I also have a single male friend whose pragmatic policy is to do his best to stay mates with very attractive women he fancies. He just reckons it's worth it to hang out with them, because it boosts his sense of worth, and has fringe benefits. Perhaps also, he hopes, the opportunity to spend time with, get to know, and build up a sense of trust, may end up something more. But is that honest, or just a sneaky political move? I’m not sure. I doubt that I’d be able to keep up that front. The sexual drive towards someone you lust after can’t help but express itself, and likely mess things up, either destroying, or setting that friendship on fire, to burn brightly, but perhaps not last.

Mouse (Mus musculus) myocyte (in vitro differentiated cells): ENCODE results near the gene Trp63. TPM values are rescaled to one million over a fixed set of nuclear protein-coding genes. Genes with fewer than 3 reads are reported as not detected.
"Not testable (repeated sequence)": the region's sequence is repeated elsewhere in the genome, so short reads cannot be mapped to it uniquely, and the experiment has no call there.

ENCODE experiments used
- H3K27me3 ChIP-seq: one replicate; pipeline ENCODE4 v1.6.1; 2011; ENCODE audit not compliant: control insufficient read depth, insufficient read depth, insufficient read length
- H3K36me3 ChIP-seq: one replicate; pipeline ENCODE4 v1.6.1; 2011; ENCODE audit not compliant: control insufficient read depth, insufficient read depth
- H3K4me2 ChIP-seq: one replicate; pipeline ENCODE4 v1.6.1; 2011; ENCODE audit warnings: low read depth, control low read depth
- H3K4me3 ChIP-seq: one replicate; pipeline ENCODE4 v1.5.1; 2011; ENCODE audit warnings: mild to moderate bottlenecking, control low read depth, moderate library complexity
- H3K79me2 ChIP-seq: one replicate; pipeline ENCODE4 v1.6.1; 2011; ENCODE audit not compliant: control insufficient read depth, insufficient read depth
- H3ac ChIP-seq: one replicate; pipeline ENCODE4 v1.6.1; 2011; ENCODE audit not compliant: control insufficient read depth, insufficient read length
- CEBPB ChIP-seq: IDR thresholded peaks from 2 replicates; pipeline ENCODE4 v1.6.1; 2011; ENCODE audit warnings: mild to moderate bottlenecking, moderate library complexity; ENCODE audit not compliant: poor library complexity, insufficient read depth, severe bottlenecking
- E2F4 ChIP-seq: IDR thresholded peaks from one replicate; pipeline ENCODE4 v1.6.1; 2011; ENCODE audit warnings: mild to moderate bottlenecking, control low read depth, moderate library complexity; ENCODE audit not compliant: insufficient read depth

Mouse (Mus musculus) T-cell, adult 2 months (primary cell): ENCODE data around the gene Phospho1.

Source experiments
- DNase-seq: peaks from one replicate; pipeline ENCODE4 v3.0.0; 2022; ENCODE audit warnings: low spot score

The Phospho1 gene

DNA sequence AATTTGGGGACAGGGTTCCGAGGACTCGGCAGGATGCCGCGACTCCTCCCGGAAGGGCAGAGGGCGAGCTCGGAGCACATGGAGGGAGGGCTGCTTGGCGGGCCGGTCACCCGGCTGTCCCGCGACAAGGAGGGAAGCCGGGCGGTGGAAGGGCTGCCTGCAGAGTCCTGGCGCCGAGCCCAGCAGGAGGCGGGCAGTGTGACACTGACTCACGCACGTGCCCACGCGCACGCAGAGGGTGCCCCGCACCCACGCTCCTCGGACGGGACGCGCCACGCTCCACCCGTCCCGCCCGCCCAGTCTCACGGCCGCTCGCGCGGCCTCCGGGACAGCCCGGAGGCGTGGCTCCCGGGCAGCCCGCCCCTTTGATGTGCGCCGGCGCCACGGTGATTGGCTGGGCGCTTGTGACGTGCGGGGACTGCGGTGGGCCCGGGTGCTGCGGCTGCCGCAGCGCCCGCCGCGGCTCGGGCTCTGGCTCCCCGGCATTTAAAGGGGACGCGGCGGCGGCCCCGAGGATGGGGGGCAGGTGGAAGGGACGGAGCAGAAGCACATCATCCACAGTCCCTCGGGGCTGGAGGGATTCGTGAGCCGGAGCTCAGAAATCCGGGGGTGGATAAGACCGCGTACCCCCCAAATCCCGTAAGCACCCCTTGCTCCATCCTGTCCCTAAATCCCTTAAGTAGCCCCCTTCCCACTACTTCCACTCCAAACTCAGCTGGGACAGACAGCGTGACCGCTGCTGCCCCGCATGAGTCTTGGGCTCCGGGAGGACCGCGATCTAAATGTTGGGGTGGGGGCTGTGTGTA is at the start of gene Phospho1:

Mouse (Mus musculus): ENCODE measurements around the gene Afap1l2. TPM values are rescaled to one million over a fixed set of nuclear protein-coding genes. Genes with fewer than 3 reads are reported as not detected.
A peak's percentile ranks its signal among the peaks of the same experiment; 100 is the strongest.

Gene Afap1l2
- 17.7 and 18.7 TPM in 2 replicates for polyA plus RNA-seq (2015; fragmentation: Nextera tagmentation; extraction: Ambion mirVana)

But let’s now colour this topic with a few examples. Who might make up some of the great platonic love couples in real, or fictional life? Britain’s great and perhaps most influential comedy duo Morecambe and Wise are seen above, best life-long friends professionally and privately, who clearly loved each other as brothers. In the 1970s their sitting-in-bed scenes didn’t seem anything other than eccentric, touching, affectionate, in the most funny and innocent way. Their genius scriptwriter, Eddie Braben, understood that balance perfectly. Retrospectively, it could be seen as odd and weirdly homoerotic, but in another context, age, and culture there has never anything strange about working-class siblings sharing beds in packed, small houses.